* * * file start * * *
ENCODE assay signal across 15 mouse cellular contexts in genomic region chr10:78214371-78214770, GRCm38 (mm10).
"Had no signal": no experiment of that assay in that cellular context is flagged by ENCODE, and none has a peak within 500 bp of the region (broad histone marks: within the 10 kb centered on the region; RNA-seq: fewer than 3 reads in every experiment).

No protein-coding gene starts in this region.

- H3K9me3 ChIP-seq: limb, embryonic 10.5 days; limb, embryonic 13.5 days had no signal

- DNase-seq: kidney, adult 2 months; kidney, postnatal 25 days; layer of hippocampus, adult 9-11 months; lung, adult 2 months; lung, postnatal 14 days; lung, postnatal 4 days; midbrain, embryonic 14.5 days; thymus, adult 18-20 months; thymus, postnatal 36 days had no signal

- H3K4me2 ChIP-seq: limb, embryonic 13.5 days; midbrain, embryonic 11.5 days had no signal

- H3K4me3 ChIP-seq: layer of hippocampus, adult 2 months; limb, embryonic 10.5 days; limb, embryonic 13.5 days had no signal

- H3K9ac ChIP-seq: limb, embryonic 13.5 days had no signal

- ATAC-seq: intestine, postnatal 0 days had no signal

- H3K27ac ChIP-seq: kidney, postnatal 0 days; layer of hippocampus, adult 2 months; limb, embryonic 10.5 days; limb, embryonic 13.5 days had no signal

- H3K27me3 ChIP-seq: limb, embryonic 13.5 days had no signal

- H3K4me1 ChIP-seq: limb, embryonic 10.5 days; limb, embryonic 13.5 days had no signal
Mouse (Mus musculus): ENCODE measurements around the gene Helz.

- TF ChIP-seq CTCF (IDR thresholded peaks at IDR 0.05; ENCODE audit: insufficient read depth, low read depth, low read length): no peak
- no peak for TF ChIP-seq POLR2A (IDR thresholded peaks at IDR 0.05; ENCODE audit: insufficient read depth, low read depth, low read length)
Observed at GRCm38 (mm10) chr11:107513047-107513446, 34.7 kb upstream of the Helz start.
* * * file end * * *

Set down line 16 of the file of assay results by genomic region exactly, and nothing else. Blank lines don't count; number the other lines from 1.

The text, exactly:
Observed at GRCm38 (mm10) chr11:107513047-107513446, 34.7 kb upstream of the Helz start.